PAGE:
Commander Miles Sheffield is a rising star in the US Navy, patronized by Admiral Eugene Justice, to the silent envy of many, including his XO and Chief on his first command mission aboard a...
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Commander Miles Sheffield is a rising star in the US Navy, patronized by Admiral Eugene Justice, to the silent envy of many, including his XO and Chief on his first command mission aboard a nuclear submarine, the Lansing. This maiden voyage also turns out to be the ultimate challenge: a failed Korean nuclear missile causes a disastrous explosion which knocks his means of communications out of order, so he fears to be incommunicado in a nuclear war against an unknown enemy. Now his rivals believe his inexperience and unwillingness to man battle stations amount to desertion in war time, and plan a mutiny: they have the doctor skip him for necessary iodine shots so he'll be too sick to resist when the XO seizes command- his loyal supporters must get it back fast, for even the admiral sees no alternative then have the nearby Mako hunt them down to eliminate them before they start World War III... Written by
AS Ryan Alford:
Hey, come on, I'll be home before you know it.
You're not gonna be here for when the baby's born.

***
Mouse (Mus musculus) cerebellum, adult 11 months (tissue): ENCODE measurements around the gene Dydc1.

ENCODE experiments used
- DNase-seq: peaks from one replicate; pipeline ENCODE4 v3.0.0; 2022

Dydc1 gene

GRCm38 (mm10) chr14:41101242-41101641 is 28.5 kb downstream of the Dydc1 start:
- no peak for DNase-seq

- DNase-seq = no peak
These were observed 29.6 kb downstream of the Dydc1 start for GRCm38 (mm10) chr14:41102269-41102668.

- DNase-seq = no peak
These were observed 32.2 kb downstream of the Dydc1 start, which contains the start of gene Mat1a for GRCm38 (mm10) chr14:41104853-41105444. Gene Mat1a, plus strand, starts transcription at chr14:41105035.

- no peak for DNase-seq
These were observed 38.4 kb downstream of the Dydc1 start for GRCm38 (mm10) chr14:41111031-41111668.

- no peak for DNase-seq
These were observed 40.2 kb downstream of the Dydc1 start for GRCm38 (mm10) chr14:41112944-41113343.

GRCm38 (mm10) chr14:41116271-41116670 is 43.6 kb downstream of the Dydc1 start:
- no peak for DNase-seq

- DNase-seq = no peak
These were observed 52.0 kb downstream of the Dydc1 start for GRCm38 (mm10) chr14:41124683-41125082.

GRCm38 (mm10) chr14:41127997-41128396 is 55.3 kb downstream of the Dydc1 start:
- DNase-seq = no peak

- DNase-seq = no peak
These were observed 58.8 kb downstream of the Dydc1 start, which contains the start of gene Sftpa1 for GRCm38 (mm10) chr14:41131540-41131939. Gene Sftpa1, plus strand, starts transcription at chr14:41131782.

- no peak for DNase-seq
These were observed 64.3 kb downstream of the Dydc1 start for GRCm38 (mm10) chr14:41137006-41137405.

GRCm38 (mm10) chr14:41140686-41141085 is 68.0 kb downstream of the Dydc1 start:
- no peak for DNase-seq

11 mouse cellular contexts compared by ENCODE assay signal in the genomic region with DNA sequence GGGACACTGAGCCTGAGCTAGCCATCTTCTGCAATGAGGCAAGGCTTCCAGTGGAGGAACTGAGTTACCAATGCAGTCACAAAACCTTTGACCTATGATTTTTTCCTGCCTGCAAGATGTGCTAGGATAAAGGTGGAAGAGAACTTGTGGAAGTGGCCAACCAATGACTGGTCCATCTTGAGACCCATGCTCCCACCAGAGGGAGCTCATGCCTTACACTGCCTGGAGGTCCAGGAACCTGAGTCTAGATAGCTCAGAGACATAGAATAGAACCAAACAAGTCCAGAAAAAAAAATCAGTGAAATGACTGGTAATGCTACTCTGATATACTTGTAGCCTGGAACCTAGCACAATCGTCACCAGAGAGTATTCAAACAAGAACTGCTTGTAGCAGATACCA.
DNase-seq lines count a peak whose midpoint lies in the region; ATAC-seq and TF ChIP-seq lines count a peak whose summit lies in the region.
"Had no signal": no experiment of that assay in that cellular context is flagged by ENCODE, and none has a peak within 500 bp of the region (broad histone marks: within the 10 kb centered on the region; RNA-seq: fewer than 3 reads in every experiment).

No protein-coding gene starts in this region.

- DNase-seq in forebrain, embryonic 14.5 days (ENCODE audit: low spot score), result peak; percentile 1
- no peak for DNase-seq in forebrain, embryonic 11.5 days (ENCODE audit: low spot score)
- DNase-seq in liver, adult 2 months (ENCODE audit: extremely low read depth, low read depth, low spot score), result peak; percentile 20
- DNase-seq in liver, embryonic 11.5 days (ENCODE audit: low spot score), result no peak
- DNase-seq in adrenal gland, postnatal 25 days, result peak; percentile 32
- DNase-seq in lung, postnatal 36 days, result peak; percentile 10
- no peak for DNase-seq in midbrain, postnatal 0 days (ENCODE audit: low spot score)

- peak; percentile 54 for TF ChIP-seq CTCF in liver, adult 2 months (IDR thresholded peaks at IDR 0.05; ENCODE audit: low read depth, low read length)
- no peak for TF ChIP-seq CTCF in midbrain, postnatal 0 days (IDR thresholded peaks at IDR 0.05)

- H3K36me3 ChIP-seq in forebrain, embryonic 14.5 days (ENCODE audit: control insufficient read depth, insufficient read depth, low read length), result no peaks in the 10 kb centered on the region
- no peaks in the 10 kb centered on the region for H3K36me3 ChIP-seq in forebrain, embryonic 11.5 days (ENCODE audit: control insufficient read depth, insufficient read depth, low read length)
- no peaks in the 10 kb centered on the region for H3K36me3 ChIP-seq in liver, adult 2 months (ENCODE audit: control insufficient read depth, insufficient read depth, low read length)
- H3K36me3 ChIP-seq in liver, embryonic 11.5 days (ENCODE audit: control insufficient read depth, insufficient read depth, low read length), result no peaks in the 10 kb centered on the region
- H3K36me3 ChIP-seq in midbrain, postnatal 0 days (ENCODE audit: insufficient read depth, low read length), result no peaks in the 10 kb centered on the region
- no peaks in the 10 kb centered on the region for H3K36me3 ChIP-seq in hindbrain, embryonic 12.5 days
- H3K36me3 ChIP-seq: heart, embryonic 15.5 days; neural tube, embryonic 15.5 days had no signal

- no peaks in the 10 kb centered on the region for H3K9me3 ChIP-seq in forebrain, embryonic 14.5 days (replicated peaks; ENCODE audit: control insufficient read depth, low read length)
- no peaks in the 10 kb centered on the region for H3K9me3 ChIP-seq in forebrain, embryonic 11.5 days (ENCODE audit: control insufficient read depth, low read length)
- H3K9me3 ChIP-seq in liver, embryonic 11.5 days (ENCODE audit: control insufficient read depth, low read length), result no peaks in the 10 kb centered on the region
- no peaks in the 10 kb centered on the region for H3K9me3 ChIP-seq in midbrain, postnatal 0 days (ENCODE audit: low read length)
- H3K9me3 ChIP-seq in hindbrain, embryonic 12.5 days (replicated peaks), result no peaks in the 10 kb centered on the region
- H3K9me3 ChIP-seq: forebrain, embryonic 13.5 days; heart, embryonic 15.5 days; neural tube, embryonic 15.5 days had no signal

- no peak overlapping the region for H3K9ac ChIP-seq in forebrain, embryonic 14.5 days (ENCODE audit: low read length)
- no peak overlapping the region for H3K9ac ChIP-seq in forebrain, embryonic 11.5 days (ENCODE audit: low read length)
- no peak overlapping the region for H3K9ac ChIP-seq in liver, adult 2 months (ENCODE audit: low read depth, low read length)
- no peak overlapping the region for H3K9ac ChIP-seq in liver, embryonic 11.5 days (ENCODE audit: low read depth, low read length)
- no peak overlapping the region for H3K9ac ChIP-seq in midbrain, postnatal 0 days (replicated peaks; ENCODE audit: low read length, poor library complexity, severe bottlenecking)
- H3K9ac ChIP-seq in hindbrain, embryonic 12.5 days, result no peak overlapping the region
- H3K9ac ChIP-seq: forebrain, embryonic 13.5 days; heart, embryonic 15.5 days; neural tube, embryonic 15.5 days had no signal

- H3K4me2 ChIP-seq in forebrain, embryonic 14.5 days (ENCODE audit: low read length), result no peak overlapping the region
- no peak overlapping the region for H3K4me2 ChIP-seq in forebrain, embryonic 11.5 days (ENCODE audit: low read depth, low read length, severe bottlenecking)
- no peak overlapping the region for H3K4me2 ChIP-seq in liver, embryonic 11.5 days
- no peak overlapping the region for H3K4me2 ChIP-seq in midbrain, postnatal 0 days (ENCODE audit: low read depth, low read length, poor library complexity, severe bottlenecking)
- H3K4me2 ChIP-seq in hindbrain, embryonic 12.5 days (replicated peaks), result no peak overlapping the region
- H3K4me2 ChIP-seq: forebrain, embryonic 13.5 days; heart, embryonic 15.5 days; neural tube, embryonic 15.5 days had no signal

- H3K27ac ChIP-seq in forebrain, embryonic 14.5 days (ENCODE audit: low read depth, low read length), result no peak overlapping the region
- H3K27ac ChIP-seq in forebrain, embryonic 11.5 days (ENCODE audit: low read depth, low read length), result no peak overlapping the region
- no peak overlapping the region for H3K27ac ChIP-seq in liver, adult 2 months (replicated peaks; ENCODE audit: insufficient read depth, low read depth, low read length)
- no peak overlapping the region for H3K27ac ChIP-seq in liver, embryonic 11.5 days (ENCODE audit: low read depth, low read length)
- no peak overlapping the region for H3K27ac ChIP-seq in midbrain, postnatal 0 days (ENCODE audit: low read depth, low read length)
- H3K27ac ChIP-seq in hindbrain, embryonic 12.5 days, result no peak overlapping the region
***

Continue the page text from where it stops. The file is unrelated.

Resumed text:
AS Ryan Alford:
We knew that this would happen if I volunteered for submarines, the navy will send me a message as soon as the baby is born.
Who's gonna help me in the meantime? I don't know anybody here yet.
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Now and again you run across a movie that is so completely unremarkable, that it's hard to find anything to say about it. This is such a movie. An absolutely run of the mill telemovie which tries to tread the same path as 'Crimson Tide', and of course falls ridiculously short, but is still watchable.
A US submarine is cut off from communication with the outside world, when a North Korean nuclear test goes wrong, blanking out most of East Asia because of the electro magnetic pulse. The Executive Officer decides they're at nuclear war (with who is anyone's guess), and takes over the ship, determined to launch their nukes (at who is anyone's guess, as well). The captain and the other good guys have to stop him. It's about as basic as that.
The acting and production values are pretty decent, but it is marred by some pretty silly concepts - such as an officer on board a nuclear submarine in 2001 believing that the USSR still exists. Some of the crews' reactions also seem a bit too undisciplined and far-fetched as well.
I sat through it, whereas I've switched off more illustrious blockbusters ('Blackhawk Down' for instance). I was expecting that it might be rubbish, but it was just plain old ordinary. If it had been a cinema release I might have bagged it, but for a telemovie it's excusable. This one is nudging 5 out of 10.
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